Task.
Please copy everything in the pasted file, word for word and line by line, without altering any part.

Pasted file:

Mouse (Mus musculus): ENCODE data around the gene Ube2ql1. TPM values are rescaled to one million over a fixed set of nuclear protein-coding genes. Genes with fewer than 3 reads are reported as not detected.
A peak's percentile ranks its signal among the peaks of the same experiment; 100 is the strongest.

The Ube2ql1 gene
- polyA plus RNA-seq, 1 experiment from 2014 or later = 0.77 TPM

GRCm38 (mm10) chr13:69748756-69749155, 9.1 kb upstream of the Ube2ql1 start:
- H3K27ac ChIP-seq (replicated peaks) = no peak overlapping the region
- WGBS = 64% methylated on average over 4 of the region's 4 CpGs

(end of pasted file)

Mouse (Mus musculus): ENCODE data around the gene Ube2ql1. TPM values are rescaled to one million over a fixed set of nuclear protein-coding genes. Genes with fewer than 3 reads are reported as not detected.
A peak's percentile ranks its signal among the peaks of the same experiment; 100 is the strongest.

The Ube2ql1 gene
- polyA plus RNA-seq, 1 experiment from 2014 or later = 0.77 TPM

GRCm38 (mm10) chr13:69748756-69749155, 9.1 kb upstream of the Ube2ql1 start:
- H3K27ac ChIP-seq (replicated peaks) = no peak overlapping the region
- WGBS = 64% methylated on average over 4 of the region's 4 CpGs